soundToggle by Bansal is a semi-portable bluetooth speaker. So named because of the toggle switch used to turn it on and inspiration from name brands, I made it because I recently heard about this tiny but powerful amplifier and had some old computer speakers laying around. Also, because you can never have too many speakers in your home.
The speaker is built around the PAM8403 class-D amplifier, paired with old but still good quality full-range drivers. The unique thing about these speakers is that they don't have distortion, even at high volumes, thanks to a passive 'pre-amplifier' I designed using some resistors.
The PAM8403 is a powerful amplifier. I added a piece of aluminium on the amp to act as a heat-sink, as continued use at high-volumes was making the board a little hot. I used some over-kill thick wires for the wiring in order to minimize any resistance and have the output as clean as possible.
The actual speakers I used were salvaged from a pair of old computer speakers. These are rubber coned full-range drivers which deliver exceptional sound quality and loudness for their size. I specifically designed the enclosure so that I get the optimum bass output.
The passive pre-amp I built which made use of resistors in a voltage divider configuration to essentially decrease the max-volume. It is something similar to having a volume control knob with the dial fixed. This also helps reduce hum/buzz that creeps in when the input wires are close to the power wires.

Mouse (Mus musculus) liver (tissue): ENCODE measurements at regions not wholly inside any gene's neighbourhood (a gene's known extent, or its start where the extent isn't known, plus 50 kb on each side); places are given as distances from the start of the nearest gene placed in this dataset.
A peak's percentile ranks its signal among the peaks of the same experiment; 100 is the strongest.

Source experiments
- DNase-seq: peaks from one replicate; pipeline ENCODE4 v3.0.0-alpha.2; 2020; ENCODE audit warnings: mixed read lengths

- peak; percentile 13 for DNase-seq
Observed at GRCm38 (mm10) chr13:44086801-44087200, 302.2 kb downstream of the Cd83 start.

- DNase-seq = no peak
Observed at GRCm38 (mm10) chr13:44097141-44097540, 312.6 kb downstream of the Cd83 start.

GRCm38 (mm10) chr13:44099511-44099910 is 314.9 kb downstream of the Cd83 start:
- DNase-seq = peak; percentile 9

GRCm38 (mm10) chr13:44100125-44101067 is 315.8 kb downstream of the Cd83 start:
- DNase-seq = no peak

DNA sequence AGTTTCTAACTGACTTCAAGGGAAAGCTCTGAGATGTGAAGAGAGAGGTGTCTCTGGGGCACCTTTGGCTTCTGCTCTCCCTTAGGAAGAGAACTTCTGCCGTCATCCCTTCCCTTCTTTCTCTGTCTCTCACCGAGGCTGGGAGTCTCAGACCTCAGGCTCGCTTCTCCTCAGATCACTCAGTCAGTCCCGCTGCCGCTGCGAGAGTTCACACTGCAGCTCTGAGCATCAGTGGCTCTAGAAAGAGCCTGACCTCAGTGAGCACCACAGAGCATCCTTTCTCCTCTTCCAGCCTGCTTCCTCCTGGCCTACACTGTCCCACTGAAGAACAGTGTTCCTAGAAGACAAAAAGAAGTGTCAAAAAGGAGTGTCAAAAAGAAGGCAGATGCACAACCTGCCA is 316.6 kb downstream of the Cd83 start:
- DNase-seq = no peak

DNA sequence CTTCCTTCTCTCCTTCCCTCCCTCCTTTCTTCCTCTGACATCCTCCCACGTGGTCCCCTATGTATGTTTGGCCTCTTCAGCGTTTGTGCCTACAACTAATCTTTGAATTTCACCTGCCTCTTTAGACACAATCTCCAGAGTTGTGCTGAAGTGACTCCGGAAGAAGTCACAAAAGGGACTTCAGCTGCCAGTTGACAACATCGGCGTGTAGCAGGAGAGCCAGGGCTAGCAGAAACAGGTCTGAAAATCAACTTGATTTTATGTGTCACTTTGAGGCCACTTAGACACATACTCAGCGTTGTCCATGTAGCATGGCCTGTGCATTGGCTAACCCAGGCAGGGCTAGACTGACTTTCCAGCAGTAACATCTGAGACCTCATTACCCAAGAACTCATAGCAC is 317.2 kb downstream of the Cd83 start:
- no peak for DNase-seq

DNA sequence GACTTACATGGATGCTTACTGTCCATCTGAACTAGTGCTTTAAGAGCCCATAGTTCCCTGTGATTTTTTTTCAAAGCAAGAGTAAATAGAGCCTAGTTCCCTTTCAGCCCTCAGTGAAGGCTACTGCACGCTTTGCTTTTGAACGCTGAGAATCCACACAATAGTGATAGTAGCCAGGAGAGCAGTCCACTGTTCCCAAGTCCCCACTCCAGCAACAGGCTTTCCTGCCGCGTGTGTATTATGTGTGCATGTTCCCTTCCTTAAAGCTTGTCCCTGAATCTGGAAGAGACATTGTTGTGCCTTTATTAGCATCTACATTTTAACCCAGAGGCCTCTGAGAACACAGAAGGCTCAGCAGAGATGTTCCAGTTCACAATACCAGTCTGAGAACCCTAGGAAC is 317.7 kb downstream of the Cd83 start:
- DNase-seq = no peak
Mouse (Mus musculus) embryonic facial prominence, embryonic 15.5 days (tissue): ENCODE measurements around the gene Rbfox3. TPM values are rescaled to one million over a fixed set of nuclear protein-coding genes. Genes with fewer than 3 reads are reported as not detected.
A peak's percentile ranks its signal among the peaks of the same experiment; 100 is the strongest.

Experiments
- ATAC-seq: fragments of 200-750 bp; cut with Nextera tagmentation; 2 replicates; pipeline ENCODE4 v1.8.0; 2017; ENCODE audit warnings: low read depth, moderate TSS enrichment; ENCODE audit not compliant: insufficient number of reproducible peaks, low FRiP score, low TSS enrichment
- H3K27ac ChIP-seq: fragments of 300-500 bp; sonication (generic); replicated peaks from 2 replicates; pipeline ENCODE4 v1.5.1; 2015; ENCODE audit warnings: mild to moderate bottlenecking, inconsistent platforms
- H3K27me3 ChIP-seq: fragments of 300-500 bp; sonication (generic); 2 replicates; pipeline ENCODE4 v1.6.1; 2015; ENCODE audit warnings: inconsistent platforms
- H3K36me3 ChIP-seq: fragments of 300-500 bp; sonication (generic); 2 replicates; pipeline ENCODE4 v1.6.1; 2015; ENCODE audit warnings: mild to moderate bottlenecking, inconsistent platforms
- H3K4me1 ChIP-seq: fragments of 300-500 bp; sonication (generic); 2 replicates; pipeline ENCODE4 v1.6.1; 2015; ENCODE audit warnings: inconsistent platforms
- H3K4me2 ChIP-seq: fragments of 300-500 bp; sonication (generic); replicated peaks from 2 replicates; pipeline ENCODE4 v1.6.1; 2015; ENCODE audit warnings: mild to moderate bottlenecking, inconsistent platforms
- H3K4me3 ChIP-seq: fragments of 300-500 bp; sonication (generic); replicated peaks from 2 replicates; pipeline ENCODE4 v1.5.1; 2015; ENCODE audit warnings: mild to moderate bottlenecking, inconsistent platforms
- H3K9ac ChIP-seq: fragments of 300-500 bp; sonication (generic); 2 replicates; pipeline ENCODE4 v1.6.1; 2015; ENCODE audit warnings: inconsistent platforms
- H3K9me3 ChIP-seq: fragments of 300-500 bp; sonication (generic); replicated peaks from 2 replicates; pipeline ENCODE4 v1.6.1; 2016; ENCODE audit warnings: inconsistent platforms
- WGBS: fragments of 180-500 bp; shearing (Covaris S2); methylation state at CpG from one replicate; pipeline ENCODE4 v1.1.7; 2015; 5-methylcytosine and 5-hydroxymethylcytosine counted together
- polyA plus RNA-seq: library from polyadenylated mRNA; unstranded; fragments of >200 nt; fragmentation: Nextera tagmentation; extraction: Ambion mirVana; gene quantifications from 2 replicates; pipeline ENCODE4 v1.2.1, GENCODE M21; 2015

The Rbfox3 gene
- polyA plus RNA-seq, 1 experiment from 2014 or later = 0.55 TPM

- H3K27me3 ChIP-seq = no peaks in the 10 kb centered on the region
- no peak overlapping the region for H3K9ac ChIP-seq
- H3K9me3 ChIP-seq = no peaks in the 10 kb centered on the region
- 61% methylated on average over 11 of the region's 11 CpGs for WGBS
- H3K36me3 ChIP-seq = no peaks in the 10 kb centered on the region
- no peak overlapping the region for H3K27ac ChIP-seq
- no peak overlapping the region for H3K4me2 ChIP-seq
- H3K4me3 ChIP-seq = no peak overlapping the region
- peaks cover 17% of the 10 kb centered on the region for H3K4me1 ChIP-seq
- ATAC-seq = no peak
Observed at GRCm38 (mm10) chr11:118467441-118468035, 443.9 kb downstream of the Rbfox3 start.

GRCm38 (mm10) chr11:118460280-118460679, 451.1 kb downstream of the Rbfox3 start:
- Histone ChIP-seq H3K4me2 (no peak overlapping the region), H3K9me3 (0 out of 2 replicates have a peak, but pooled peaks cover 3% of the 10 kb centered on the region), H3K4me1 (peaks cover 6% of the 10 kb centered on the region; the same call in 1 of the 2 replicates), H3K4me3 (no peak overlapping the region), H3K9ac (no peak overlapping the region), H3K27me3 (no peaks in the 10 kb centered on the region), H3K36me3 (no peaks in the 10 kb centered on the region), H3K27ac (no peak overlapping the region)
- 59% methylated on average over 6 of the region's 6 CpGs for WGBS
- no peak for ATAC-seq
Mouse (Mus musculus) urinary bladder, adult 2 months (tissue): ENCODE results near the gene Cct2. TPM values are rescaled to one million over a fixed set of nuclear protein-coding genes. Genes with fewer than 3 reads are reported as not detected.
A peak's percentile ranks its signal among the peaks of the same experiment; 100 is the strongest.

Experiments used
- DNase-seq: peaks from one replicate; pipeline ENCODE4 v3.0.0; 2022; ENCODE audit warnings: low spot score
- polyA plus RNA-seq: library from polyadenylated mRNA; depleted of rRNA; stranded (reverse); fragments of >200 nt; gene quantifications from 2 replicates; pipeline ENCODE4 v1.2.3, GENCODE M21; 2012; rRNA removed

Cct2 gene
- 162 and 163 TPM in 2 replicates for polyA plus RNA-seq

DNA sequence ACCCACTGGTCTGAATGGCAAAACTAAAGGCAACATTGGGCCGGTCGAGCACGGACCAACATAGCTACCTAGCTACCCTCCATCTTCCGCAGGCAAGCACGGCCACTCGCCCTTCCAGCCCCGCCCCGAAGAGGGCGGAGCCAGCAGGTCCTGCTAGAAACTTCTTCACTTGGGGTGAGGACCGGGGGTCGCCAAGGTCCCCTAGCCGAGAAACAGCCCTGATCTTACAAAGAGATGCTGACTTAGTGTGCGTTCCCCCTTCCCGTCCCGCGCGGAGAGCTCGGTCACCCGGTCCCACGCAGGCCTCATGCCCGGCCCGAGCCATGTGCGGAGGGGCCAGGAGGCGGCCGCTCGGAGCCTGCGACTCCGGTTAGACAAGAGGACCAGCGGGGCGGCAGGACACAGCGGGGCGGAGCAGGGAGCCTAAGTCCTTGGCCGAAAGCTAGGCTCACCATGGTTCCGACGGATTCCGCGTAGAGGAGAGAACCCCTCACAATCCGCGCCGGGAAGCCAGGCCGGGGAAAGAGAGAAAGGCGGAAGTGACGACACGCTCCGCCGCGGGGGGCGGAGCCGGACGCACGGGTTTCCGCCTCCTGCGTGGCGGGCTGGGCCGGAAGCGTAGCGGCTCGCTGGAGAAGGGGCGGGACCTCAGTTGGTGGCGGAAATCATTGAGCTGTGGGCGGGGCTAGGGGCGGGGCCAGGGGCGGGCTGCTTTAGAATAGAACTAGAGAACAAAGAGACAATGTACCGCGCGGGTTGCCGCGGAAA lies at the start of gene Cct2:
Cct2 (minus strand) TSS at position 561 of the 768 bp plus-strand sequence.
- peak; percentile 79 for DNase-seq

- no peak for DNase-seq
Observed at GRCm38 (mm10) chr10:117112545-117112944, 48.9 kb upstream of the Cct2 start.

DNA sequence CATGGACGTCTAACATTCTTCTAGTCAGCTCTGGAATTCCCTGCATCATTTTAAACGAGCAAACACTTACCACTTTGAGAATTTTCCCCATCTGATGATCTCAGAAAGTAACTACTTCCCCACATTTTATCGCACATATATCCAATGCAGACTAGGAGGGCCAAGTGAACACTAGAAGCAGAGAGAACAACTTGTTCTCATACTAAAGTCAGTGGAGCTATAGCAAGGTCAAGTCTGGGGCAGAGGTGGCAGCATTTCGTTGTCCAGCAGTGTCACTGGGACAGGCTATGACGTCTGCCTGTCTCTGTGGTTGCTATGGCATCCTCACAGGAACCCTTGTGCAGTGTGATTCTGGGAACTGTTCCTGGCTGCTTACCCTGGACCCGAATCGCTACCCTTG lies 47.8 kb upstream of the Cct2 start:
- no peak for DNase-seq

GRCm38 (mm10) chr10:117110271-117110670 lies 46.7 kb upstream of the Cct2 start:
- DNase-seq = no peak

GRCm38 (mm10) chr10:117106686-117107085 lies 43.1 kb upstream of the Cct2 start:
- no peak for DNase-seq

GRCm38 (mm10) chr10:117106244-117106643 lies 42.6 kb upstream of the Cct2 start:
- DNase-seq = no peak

The Bluetooth module I used was a generic USB Bluetooth receiver, usually used in cars. I paired it with an LC-Filter to eliminate a ground loop as both the Bluetooth module and the amplifier had the same power source and omitting the LC-Filter would cause unpleasant noises along with the music, thereby decreasing the sound quality quite a bit.
After I had everything wired up and functioning, I moved on to experimenting with enclosure sizes and how volume was affecting the sound. I did this to get the maximum bass response out of the small enclosure possible. I also wanted to see how the enclosure can influence the acoustics.
After figuring out the correct enclosure size, I fabricated a box out of 10mm MDF board. I added a port in the front of the enclosure. To make the enclosure aesthetically appealing, I wrapped it with some carbon fiber vinyl. The Back Panel was painted and I added a grill in front along with some wood molding in the front to give the speaker a Classic-Retro look.
The speaker can be powered by any ordinary phone charger (Micro USB Type), by plugging it in on the side and flipping on the switch at the back.